MCAS BEAUFORT --
Resting behind a F/A-18 Hornet are two F414 engines capable of launching both pilot and aircraft airborne at a top speed of 1,320 miles per hour.
Marines with the powerline maintenance section of Marine All-Weather Fighter Attack Squadron 533 must install and remove the 44,000 pound jet engines to keepthe aviation asset operational.
Engine removal and installation takes place before and after advanced engine repair, airframe alterations and regularly scheduled maintenance.
Powerline maintenance technicians are charged with looking over aircraft before and after takeoff, leading pilots onto runways and performing operational level maintenance on the fueling and propulsion systems of the aircraft.
“Our job is to make sure the aircraft fly as designed,” said Staff Sgt. James Nelson, the VMFA(AW)-533 powerline section staff noncommissioned officer in charge.
Marines maneuver the jet engine trailer underneath the aircraft and raise the engine until the various coupling devices are latched and the engine is secure.
“The engine doesn’t connect directly to the airframe but connects to the various components that allow the engine to work properly,” said Nelson. “The pilots trust their crew members to ensure they have a reliable aircraft to fly.”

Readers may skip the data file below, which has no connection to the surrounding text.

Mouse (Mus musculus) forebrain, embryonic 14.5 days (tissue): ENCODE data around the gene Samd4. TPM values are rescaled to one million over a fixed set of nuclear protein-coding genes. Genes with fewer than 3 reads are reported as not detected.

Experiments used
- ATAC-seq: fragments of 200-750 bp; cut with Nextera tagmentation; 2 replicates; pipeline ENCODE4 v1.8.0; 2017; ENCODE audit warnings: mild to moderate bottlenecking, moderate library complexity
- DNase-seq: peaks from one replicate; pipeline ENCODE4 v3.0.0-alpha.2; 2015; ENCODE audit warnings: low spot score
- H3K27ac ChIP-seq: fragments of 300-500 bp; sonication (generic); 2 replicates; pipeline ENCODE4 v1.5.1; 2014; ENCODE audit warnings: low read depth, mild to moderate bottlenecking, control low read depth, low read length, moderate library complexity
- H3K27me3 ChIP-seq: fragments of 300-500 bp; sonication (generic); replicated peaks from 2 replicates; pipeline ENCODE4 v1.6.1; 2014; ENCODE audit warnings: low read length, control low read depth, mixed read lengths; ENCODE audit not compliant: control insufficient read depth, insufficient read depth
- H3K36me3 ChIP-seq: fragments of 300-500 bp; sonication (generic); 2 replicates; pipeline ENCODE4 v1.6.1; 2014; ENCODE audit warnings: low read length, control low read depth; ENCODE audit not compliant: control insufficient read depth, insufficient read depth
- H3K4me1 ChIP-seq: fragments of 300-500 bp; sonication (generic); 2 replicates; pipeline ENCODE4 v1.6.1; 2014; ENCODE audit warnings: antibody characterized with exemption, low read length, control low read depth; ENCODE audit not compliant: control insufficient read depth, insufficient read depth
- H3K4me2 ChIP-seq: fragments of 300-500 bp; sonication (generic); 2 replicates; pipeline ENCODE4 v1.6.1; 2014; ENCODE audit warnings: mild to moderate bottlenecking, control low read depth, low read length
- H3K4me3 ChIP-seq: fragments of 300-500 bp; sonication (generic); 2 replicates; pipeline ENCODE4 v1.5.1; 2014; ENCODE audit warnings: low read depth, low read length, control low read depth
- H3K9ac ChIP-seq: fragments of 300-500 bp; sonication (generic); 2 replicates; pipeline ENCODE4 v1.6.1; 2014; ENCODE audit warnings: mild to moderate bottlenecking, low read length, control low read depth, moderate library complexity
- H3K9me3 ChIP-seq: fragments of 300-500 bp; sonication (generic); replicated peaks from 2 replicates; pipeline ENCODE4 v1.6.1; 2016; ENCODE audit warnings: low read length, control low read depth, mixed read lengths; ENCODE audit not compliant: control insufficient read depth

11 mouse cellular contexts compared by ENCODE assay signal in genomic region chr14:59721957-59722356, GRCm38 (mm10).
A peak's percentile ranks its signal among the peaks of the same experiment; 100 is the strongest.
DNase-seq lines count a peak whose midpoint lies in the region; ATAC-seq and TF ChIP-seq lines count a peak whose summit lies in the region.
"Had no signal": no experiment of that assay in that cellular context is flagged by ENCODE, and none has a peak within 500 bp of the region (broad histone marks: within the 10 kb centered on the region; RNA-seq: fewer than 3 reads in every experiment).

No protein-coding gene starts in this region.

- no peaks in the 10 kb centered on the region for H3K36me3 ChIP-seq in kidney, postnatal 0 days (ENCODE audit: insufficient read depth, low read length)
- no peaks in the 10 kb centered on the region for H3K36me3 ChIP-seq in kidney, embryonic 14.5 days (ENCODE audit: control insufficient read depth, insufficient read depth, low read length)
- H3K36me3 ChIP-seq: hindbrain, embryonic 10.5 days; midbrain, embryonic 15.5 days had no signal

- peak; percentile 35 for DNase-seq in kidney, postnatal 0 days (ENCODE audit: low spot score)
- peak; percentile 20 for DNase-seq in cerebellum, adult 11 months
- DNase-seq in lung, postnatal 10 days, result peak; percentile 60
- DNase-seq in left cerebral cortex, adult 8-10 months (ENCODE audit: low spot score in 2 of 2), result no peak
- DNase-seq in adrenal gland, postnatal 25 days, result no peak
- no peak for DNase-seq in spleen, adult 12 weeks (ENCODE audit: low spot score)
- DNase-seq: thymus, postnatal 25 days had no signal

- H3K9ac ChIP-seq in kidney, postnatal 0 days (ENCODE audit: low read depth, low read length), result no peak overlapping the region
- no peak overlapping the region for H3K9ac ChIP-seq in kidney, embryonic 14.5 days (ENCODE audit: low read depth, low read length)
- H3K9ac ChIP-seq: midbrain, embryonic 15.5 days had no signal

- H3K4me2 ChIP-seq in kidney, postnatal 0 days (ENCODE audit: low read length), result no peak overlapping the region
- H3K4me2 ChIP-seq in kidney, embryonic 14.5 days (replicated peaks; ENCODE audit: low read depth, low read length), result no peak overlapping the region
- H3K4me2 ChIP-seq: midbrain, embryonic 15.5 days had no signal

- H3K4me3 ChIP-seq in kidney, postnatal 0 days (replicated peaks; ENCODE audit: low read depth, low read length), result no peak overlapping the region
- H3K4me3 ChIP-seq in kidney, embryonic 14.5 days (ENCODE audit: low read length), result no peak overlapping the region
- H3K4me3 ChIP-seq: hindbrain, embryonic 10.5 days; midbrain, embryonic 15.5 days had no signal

The four major components that ensure the efficiency of the jet engines are the power transmission shaft, the main fuel inlet tube, the rack and pinion and the air pressure bleed regulator.
“The power transmission shaft is like the transmission in a truck,” said Cpl. Jeffery Flournoy, a VMFA(AW)-533 powerline maintenance technician. “The engines act as the aircraft’s heart and are one of the most important parts of the aircraft.”
Using trailers, wrenches, levers and flashlights, these Marines ensure engines are installed properly and the squadron can complete any mission.
“We don’t know what the pilots may face in combat, so we work to ensure they have the best possible engine efficiently,” said Nelson.